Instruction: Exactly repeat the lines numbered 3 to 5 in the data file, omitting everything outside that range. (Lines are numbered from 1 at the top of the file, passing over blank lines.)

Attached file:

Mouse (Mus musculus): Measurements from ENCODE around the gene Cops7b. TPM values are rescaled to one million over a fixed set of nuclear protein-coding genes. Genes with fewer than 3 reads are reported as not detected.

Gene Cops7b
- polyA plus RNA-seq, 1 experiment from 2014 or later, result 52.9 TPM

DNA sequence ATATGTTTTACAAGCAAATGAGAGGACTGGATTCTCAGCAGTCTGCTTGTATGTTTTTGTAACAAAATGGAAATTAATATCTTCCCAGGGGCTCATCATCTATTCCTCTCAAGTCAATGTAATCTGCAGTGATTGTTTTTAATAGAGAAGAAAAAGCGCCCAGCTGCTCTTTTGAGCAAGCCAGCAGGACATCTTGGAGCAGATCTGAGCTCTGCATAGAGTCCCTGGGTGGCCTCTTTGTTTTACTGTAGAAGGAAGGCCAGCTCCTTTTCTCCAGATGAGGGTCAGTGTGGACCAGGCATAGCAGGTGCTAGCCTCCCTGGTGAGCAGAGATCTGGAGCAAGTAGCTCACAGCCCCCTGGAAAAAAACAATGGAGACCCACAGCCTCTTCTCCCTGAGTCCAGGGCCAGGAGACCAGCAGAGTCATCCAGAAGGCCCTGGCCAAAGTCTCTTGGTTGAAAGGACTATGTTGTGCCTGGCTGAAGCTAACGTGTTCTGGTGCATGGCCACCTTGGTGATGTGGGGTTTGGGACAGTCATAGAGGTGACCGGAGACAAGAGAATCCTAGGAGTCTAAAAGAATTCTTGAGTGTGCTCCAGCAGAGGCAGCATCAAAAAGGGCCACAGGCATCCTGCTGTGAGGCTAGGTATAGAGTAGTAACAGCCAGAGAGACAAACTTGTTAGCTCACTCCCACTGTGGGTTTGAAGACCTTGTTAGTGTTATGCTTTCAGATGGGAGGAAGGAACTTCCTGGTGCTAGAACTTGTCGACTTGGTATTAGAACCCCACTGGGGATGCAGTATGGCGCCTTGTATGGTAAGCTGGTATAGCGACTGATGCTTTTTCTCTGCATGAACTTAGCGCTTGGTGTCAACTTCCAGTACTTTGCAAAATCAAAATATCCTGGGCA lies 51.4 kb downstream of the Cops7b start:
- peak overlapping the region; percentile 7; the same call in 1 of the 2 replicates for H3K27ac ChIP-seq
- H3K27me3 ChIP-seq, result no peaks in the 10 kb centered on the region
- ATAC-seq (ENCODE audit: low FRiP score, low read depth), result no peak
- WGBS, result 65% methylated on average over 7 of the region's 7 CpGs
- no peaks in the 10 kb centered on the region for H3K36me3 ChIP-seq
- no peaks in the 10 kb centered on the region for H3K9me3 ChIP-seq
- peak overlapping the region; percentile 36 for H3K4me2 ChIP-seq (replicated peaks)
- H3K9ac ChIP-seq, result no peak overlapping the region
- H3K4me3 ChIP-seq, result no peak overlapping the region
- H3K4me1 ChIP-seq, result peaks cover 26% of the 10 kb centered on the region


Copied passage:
- polyA plus RNA-seq, 1 experiment from 2014 or later, result 52.9 TPM

DNA sequence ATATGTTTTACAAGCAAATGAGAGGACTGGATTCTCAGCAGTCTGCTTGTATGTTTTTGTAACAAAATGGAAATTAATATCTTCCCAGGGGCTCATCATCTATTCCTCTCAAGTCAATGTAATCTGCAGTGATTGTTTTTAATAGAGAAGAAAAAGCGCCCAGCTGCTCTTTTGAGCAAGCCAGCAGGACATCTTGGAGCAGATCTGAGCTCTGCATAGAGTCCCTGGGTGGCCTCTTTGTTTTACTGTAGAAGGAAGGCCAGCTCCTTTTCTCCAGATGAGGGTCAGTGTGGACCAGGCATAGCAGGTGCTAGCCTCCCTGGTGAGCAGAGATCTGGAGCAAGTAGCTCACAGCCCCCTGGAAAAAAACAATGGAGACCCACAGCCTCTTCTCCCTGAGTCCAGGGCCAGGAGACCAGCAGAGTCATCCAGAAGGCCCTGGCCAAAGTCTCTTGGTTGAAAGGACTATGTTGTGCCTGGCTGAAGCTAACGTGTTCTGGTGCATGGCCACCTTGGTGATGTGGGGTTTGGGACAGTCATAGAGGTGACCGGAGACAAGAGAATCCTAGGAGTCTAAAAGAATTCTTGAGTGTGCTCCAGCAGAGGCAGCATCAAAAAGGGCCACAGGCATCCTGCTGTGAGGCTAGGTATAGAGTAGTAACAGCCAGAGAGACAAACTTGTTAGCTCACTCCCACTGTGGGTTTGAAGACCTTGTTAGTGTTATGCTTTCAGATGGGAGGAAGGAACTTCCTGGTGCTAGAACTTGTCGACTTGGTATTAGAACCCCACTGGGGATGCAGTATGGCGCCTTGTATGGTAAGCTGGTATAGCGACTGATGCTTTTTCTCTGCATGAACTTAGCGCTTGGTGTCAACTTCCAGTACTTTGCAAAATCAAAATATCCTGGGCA lies 51.4 kb downstream of the Cops7b start:
- peak overlapping the region; percentile 7; the same call in 1 of the 2 replicates for H3K27ac ChIP-seq